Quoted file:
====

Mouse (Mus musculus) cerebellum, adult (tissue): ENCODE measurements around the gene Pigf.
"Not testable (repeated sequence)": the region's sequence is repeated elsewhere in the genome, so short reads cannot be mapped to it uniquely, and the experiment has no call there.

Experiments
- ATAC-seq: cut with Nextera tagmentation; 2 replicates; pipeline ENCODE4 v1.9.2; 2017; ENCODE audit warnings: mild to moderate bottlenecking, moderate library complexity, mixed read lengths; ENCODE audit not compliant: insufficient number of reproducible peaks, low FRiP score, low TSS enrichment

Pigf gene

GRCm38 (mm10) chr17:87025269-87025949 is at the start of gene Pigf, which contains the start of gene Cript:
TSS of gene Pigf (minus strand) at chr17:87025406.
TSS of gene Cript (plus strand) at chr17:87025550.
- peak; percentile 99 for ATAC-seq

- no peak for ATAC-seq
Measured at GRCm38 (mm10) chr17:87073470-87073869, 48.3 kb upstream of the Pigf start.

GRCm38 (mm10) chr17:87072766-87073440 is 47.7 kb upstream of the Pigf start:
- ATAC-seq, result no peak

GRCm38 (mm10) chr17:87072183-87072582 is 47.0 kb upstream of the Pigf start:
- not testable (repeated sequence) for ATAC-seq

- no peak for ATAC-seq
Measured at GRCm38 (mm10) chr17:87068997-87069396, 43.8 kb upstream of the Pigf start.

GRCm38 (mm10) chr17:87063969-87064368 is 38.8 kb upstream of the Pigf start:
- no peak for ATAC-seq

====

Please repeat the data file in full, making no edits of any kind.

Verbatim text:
Mouse (Mus musculus) cerebellum, adult (tissue): ENCODE measurements around the gene Pigf.
"Not testable (repeated sequence)": the region's sequence is repeated elsewhere in the genome, so short reads cannot be mapped to it uniquely, and the experiment has no call there.

Experiments
- ATAC-seq: cut with Nextera tagmentation; 2 replicates; pipeline ENCODE4 v1.9.2; 2017; ENCODE audit warnings: mild to moderate bottlenecking, moderate library complexity, mixed read lengths; ENCODE audit not compliant: insufficient number of reproducible peaks, low FRiP score, low TSS enrichment

Pigf gene

GRCm38 (mm10) chr17:87025269-87025949 is at the start of gene Pigf, which contains the start of gene Cript:
TSS of gene Pigf (minus strand) at chr17:87025406.
TSS of gene Cript (plus strand) at chr17:87025550.
- peak; percentile 99 for ATAC-seq

- no peak for ATAC-seq
Measured at GRCm38 (mm10) chr17:87073470-87073869, 48.3 kb upstream of the Pigf start.

GRCm38 (mm10) chr17:87072766-87073440 is 47.7 kb upstream of the Pigf start:
- ATAC-seq, result no peak

GRCm38 (mm10) chr17:87072183-87072582 is 47.0 kb upstream of the Pigf start:
- not testable (repeated sequence) for ATAC-seq

- no peak for ATAC-seq
Measured at GRCm38 (mm10) chr17:87068997-87069396, 43.8 kb upstream of the Pigf start.

GRCm38 (mm10) chr17:87063969-87064368 is 38.8 kb upstream of the Pigf start:
- no peak for ATAC-seq